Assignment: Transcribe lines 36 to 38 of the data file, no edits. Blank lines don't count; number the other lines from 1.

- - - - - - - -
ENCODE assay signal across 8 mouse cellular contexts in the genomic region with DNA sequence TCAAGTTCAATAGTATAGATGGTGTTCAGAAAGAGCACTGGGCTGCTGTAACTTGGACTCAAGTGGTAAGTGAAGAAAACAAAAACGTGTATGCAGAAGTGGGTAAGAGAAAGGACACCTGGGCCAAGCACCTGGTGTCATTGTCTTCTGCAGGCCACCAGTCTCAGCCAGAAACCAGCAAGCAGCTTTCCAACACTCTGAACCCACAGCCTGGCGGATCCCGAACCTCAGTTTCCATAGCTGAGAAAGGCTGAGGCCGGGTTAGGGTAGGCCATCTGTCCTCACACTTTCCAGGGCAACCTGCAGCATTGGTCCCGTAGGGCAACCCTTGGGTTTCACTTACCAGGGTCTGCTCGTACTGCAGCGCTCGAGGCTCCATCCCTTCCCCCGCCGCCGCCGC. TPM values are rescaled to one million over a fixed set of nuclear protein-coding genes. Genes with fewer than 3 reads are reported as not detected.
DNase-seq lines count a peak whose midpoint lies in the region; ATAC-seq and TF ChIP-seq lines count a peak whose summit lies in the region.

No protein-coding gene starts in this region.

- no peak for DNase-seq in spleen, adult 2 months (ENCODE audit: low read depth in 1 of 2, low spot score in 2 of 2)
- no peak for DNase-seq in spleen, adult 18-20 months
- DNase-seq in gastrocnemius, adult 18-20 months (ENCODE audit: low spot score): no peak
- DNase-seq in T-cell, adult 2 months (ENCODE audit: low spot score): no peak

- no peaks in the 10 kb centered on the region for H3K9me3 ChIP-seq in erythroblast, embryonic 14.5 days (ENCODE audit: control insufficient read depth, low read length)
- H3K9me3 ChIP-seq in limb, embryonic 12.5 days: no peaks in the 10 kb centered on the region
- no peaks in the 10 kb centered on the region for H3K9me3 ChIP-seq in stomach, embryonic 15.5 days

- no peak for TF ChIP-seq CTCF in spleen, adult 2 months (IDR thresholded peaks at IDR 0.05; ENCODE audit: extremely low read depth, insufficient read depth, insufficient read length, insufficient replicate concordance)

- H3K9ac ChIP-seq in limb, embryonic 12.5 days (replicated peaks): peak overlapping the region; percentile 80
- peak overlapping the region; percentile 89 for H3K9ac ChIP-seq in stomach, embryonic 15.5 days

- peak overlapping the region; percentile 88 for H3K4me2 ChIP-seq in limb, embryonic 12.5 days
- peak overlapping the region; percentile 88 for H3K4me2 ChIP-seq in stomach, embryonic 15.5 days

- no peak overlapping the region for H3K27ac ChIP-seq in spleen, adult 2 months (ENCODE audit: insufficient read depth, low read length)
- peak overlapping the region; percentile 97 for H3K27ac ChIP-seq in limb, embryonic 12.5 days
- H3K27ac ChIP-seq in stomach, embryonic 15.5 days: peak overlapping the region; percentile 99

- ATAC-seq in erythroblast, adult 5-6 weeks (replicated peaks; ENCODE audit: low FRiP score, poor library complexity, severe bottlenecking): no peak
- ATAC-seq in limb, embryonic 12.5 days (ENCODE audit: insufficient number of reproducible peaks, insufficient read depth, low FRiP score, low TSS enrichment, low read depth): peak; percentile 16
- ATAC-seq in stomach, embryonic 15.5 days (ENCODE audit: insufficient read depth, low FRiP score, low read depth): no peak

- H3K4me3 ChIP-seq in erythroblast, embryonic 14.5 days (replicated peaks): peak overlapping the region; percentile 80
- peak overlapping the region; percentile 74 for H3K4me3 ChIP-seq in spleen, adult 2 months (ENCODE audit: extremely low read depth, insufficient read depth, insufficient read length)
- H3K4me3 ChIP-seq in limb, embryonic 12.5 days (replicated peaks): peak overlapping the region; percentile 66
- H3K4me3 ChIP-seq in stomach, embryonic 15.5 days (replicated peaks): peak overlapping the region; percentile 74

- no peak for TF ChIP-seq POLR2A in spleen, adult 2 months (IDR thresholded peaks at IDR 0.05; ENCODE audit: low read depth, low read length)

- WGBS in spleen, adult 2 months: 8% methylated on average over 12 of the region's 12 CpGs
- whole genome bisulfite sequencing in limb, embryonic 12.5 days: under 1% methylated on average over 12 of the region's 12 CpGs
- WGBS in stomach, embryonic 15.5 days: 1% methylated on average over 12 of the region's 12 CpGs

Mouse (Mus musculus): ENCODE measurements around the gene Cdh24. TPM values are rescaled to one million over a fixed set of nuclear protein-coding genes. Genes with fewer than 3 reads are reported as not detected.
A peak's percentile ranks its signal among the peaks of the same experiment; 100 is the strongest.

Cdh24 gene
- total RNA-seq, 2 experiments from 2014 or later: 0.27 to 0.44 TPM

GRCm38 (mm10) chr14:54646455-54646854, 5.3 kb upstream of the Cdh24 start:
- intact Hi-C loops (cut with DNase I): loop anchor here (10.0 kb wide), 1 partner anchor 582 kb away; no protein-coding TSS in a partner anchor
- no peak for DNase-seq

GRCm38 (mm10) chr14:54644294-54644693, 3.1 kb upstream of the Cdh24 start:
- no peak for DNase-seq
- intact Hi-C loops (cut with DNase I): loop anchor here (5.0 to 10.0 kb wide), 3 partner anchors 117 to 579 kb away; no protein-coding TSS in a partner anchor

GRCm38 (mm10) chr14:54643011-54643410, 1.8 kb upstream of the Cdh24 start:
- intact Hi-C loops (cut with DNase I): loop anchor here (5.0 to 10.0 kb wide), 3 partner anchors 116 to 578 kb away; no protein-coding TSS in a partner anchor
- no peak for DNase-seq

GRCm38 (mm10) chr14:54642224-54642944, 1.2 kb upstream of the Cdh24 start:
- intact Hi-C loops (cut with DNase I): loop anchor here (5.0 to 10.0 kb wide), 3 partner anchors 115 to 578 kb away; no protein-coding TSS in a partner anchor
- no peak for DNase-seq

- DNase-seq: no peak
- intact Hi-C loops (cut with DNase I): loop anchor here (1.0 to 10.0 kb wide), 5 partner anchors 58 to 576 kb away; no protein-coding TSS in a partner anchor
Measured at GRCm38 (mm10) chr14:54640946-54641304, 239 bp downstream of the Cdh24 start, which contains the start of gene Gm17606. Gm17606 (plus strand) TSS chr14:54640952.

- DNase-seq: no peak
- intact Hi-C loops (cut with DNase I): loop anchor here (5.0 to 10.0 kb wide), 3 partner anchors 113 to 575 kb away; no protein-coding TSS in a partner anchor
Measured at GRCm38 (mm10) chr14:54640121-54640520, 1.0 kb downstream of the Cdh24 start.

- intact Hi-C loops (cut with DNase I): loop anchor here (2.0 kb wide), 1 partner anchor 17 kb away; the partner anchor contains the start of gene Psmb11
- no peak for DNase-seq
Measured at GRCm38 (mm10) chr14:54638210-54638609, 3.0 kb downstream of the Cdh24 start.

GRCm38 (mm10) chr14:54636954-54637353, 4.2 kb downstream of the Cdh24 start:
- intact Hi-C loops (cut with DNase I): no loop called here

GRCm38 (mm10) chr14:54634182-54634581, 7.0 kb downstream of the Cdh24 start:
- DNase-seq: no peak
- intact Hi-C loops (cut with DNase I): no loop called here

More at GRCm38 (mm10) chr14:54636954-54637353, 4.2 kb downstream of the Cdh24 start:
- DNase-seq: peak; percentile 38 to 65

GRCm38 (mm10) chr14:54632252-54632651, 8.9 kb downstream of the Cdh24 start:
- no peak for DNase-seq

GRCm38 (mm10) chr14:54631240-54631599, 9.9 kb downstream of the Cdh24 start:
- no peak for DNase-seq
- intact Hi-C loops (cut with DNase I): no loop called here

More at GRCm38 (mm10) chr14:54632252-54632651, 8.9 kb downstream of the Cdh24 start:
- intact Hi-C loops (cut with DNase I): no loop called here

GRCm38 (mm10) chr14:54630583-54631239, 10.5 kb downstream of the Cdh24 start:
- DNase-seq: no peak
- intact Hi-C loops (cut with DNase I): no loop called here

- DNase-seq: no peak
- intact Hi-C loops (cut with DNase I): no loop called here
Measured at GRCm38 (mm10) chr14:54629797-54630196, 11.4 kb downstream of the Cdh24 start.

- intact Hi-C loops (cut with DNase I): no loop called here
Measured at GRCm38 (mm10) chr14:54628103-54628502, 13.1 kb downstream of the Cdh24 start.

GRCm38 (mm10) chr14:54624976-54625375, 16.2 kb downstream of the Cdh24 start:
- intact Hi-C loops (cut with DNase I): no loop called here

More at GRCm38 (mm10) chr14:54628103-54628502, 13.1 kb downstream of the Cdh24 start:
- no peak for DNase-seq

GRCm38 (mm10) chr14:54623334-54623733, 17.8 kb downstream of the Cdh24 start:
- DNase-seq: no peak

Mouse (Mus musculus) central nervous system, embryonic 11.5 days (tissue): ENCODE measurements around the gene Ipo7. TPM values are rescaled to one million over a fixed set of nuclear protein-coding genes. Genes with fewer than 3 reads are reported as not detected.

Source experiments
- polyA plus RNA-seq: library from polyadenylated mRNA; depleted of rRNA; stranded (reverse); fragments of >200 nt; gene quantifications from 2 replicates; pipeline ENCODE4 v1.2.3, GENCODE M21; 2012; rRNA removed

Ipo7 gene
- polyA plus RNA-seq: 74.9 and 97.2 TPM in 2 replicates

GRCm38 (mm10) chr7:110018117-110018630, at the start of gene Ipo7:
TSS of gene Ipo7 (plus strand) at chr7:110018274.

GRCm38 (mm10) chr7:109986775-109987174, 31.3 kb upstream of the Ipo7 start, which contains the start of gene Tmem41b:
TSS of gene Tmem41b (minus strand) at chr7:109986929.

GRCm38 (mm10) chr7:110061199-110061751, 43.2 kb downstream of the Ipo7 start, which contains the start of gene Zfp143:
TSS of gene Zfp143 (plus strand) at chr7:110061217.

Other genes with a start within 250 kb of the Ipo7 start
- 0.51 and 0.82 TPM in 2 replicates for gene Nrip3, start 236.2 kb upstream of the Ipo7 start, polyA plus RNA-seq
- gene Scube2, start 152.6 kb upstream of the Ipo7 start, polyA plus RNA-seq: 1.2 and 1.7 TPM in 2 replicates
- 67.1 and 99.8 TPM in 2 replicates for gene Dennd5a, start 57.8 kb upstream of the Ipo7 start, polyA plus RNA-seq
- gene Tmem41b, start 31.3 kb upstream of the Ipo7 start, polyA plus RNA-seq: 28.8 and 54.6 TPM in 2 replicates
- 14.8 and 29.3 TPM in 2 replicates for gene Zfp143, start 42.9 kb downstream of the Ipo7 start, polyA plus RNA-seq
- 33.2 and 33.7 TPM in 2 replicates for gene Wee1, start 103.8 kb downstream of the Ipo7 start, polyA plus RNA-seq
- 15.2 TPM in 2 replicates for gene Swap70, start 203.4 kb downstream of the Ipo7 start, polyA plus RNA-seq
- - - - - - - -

- no peak for DNase-seq

GRCm38 (mm10) chr14:54644294-54644693, 3.1 kb upstream of the Cdh24 start:
- no peak for DNase-seq